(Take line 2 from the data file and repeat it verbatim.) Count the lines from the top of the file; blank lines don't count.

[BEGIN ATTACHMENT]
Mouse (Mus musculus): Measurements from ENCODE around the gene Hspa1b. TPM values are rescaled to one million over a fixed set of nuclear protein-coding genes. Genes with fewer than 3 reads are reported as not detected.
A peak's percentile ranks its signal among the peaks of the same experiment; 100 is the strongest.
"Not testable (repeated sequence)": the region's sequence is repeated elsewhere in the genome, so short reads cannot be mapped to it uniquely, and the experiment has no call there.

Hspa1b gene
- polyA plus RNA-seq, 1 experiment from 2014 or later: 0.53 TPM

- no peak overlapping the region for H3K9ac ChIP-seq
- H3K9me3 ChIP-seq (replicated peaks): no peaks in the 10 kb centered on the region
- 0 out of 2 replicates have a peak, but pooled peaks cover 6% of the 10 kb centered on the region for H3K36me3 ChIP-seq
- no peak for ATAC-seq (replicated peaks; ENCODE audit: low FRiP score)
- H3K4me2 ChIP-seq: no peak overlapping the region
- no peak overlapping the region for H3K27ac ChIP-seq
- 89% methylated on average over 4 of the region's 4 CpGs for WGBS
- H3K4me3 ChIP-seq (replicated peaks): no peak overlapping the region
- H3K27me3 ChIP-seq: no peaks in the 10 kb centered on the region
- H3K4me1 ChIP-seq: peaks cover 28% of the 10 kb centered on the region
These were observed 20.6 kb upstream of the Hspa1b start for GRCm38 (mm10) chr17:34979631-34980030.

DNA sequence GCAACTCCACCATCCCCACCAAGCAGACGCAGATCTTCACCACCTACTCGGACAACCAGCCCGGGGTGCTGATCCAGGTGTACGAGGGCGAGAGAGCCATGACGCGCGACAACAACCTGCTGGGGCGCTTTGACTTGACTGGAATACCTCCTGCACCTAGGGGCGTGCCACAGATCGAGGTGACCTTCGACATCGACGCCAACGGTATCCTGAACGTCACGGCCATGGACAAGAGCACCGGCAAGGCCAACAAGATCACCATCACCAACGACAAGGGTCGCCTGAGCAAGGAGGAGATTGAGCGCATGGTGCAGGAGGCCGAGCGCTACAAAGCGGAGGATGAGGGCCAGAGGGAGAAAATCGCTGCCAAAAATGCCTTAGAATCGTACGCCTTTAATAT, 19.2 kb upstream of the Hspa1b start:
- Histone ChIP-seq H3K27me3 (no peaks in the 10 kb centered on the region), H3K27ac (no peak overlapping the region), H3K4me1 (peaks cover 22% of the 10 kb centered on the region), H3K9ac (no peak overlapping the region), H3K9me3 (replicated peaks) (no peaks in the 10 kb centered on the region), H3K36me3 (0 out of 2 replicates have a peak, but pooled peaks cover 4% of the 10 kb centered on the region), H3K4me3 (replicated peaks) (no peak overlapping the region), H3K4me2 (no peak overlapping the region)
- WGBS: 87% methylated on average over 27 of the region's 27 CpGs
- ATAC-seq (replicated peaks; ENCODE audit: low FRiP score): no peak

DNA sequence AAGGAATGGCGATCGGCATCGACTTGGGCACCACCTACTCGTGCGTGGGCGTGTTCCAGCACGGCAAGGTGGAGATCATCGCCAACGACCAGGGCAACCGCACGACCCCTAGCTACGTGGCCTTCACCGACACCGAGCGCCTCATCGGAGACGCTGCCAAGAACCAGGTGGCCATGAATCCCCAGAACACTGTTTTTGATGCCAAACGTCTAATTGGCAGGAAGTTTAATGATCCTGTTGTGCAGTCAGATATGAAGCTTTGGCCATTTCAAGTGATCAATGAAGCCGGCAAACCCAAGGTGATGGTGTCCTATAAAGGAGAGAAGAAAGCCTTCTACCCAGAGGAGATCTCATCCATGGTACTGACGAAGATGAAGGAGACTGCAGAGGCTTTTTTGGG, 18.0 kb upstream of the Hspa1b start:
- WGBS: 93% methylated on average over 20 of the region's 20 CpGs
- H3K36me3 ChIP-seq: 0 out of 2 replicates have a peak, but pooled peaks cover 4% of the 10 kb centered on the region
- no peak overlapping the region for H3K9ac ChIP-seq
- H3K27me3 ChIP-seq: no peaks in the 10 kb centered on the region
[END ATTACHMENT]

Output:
A peak's percentile ranks its signal among the peaks of the same experiment; 100 is the strongest.